Venture debt or venture lending or "venture leasing" is a type of debt financing provided to venture-backed companies by specialised banks or non-bank lenders to fund working capital or capital expenses, such as purchasing equipment. Unlike traditional bank lending, venture debt is available to startups and growth companies that do not have positive cash flows or significant assets to use as collateral. Venture debt providers combine their loans with warrants, or rights to purchase equity, to compensate for the higher risk of default.
Types of venture debt 
Venture debt is typically structured as one of three types:
- Growth capital: Typically term loans, used as equity round replacements, for M&A activity, milestone financing or working capital.
- Accounts receivable financing: borrowings against the accounts receivable item on the balance sheet.
- Equipment financing: loans for the purchase of equipment such as network infrastructure.
The venture lender effectively piggybacks on the due diligence done by the venture capital firm.
Financing terms 
Venture debt lenders expect returns of 12–25% on their capital but achieve this through a combination of loan interest and equity returns. The lender is compensated for the higher rate of perceived level of risk on these loans by earning incremental returns from its equity holding in companies that are successful and achieve a trade sale or IPO.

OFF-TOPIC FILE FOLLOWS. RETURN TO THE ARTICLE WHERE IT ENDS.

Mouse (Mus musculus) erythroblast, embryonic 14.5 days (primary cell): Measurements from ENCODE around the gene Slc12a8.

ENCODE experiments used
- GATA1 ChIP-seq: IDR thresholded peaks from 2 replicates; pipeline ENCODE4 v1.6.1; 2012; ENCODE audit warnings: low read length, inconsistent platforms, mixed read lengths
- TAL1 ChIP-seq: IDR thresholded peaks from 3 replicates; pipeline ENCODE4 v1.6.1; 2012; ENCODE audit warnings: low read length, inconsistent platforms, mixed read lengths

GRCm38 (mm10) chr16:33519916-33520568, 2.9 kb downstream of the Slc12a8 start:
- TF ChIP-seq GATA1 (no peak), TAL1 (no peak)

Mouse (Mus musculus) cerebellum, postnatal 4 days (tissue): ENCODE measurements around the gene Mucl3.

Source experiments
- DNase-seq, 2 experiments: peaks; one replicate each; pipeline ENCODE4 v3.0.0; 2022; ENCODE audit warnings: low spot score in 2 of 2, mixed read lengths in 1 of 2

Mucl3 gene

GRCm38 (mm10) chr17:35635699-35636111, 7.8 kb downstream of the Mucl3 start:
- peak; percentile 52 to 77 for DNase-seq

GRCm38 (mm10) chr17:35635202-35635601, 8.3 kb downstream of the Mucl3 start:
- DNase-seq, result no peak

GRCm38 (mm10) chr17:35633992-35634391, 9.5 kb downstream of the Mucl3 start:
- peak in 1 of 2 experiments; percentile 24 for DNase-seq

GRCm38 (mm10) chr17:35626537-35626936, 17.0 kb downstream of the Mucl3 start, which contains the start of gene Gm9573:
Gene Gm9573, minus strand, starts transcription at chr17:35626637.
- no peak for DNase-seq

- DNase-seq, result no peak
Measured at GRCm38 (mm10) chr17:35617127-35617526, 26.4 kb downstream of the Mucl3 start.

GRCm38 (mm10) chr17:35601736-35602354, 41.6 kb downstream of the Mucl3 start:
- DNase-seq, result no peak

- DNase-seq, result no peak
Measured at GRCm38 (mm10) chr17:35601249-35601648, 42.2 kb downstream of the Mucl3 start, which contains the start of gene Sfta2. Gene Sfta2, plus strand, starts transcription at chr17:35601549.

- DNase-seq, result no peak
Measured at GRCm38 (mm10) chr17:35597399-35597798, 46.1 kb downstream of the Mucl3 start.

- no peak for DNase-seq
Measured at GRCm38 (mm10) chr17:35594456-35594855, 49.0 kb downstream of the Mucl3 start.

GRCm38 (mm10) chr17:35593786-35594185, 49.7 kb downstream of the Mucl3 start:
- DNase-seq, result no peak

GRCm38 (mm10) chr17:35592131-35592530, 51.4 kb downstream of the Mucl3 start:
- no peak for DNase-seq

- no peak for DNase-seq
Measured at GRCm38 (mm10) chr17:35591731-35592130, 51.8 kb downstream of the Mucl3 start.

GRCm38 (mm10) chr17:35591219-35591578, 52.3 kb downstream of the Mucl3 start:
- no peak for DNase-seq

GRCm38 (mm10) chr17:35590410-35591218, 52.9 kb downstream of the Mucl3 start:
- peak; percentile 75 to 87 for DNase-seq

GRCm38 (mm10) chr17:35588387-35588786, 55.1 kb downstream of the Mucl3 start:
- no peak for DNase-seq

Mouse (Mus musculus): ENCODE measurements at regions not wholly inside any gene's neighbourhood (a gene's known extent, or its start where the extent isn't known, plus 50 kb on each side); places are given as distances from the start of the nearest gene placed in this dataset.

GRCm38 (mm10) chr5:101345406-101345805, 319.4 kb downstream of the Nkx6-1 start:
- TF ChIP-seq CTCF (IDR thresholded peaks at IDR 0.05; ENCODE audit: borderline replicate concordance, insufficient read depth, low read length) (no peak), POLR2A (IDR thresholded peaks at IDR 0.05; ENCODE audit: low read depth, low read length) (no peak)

Equipment financing can be provided to fund 100% of the cost of the capital expenditure. Receivables financing is typically capped at 80–85% of the accounts receivable balance.
Loan terms vary widely, but differ from traditional bank loans in a number of ways:
- Repayment: ranging from 12 months to 48 months. Can be interest-only for a period, followed by interest plus principal, or a balloon payment (with rolled-up interest) at the end of the term.
- Interest rate: varies based on the yield curve prevalent in the market where the debt is being offered. In the US, and Europe, interest for equipment financing as low as prime rate (US) or LIBOR (UK) or EURIBOR (Europe) plus 1% or 2%. For accounts receivable and growth capital financing, prime plus 3%. In India, where interest rates are higher, financing may be offered between 14% and 20%.
- Collateral: venture debt providers usually require a lien on assets of the borrower like IP or the company itself, except for equipment loans where the capital assets acquired may be used as collateral.
- Warrant coverage: the lender will request warrants over equity in the range of 5% to 20% of the value of the loan. A percentage of the loan's face value can be converted into equity at the per-share price of the last (or concurrent) venture financing round. The warrants are usually exercised when the company is acquired or goes public, yielding an 'equity kicker' return to the lender.
- Rights to invest: On occasion, the lender may also seek to obtain some rights to invest in the borrower's subsequent equity round on the same terms, conditions and pricing offered to its investors in those rounds.
- Covenants: borrowers face fewer operational restrictions or covenants with venture debt. Accounts receivable loans will typically include some minimum profitability or cash flow covenants.
See also 
- Venture debt in Europe IN VIVO Blog Spot, 25 June 2007.
- The Rise of Venture Debt in Europe BVCA and Winston & Strawn, May 2010.